After Modernity, into Complexity? Possibilities for Critique in an Age of Global Cooperation
International workshop at the Centre for Global Cooperation Research, Duisburg, Germany
Thursday, 8 May 2014
The question of spaces, possibilities and positions of critique has been picked up with renewed vigour today. The basis on which the current engagement takes place are fundamental and ongoing transformations in resistance, governing and critique. These include: a transformation of resistant politics form class struggle of socialist movements of the late 19th and early 20th century, to the culture wars of the New Left of the 1960s and 70s through to today’s acephalous bubble-up politics of Occupy etc. Governing rationalities have undergone a transformation from the liberal rule over the public of legal subjects, to the neoliberal responsibilisation of the entrepreneurial subject through to today’s resilience approaches of governing through the learning subject. Critique has shifted from structuralist thought of orthodox Marxism, to its poststructuralist challenge of ethical deconstruction through to today’s nonstructuralist theorisations, such as actor-network theories, new materialism and ‘life politics’. At the same time, Critical Theory in its Habermasian and more Marxist variants, is trying hard to rejuvenate critique under labels such as ‘justification’, ‘the right to justification’, ‘forms of life’ or ‘staging totality’. In essence, the terrain of sociological and philosophical critique is as crowded as ever. Yet, its traction with political struggles seems to be weaker than ever before.
The aim of the workshop, building on the previous event on ‘Culture, Life and Critique’ (23 April 2013), is twofold: First, it seeks to engage further with the question how we can come to a better understanding of the present (and its challenges) through excavating the rationale of current critique and through scrutinising its emancipatory imaginary. If the Enlightenment as critique meant the subject’s ‘exit from’ self-imposed immaturity, what is current critical thought ‘exiting from’ and what is its promise? Is it that complexity leaves us no other option than to immerse ourselves in necessary, i.e. global, cooperation, both hailed as a solution to our problems and conceptualised as grounded in what is biologically or normatively “given”, instead of deliberately engage in emancipatory critique and struggle? Second, what may be the reasons for the lack of traction of contemporary social critique and how can this irrelevance be overcome? We wish to explore these questions with a particular view on the self-referentiality of critical thought. We invite participants to reflect critically upon the question whether the diversification of critical thought resonates with rather than challenges a world that is thought to be complex.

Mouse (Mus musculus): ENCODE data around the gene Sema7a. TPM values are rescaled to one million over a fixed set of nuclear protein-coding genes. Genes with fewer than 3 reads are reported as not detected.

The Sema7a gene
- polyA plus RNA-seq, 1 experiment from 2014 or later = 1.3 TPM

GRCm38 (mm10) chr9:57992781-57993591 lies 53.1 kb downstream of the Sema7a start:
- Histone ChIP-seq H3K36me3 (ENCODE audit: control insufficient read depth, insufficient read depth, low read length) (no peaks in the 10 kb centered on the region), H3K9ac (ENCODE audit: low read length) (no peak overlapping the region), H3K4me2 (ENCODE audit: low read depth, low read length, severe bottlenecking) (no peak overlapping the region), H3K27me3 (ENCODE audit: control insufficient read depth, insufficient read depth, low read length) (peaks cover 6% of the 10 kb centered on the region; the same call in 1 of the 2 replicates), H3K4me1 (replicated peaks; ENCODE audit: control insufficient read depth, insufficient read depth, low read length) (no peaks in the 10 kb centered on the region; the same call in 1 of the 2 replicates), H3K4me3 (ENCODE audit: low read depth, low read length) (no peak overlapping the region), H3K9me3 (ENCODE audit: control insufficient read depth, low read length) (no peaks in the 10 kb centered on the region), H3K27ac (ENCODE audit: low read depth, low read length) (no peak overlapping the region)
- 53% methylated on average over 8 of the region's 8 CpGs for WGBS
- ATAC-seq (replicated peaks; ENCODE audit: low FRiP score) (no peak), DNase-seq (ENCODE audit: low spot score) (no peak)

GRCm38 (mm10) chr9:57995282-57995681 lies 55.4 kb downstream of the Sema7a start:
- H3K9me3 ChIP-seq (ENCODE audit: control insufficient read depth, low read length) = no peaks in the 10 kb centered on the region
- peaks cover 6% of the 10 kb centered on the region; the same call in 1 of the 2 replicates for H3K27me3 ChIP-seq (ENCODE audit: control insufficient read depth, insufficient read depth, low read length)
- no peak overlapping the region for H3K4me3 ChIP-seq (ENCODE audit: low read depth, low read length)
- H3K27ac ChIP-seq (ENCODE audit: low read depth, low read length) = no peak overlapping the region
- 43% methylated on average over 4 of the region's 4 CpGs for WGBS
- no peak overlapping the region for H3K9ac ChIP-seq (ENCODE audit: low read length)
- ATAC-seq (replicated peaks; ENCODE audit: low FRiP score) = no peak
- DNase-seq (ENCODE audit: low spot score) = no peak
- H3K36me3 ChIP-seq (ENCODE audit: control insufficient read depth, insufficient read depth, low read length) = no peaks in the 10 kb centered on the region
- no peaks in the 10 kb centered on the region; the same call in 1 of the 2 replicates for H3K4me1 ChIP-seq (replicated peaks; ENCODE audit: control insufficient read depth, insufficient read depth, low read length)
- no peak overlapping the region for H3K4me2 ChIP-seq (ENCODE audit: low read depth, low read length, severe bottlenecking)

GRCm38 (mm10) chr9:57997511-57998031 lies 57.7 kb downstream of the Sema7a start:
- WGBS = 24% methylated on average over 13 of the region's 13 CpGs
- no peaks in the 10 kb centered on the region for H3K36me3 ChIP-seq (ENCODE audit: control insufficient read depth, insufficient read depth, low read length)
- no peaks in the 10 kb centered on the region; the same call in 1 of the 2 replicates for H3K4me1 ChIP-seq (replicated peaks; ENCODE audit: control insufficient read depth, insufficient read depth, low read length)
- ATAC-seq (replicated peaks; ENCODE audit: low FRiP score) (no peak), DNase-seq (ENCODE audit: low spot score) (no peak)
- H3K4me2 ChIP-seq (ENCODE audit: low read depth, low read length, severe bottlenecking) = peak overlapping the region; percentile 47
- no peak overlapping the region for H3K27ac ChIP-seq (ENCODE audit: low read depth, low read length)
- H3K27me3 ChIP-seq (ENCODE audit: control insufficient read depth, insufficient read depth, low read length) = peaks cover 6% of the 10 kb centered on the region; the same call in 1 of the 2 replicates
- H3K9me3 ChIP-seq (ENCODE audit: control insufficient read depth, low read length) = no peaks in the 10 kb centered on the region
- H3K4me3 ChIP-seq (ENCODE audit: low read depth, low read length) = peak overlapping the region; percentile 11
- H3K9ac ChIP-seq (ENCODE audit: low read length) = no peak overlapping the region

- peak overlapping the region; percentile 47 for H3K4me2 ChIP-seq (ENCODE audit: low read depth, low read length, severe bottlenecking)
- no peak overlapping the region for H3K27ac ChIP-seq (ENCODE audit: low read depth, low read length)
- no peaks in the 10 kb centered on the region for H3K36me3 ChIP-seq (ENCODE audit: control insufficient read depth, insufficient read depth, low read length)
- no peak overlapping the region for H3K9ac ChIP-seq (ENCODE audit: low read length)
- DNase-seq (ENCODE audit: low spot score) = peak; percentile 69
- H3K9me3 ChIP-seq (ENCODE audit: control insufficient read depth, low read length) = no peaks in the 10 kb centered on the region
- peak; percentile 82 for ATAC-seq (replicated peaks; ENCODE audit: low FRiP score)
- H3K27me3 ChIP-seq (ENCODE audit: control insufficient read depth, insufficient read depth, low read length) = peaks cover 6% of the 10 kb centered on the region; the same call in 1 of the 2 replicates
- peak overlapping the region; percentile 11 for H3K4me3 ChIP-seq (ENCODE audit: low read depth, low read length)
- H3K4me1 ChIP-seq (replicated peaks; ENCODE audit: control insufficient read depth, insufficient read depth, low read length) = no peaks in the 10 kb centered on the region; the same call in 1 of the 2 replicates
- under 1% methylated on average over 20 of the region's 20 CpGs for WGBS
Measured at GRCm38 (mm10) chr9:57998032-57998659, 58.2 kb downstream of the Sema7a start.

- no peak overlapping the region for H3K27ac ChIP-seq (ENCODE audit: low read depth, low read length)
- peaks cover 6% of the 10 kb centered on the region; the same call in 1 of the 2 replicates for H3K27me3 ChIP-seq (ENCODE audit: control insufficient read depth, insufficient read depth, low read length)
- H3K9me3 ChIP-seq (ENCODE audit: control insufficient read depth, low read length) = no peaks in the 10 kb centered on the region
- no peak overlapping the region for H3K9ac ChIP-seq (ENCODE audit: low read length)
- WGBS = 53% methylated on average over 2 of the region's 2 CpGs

Particular questions we are interested in include (but are not limited to):
- How has the subject of critique been displaced and/or altered in the shifts from structuralist to poststructuralist to nonstructuralist critique, i.e. does a discourse on complexity resonate more with a focus on cooperation than with one on conflict?
- Can antagonistic terms such as class and social totality still animate contemporary critique? Is there a place for insolvable conflict in an age where global cooperation seems to be a necessity and not a mere plea?
- If the excess of life is (over)burdened with both power as well as critical potential against the artificial reductionism and constraint of structure, is external critique bound to be immersed into it or can we bring structure back in?
Prof David Chandler, University of Westminster
Dr Benjamin Herborth, University of Groningen
Prof Oliver Marchart, Kunstakademie Düsseldorf
Dr Dimitrios Sotiropoulos, Open University
We have limited funding available for travel, accommodation and subsistence. Please send abstracts for consideration of not more than 300 words to the organisers by March 9th at the latest. Pol Bargués Pedreny email@example.com, Kai Koddenbrock firstname.lastname@example.org, Mario Schmidt mario.schmidt(at)hs-pforzheim.de, Jessica Schmidt email@example.com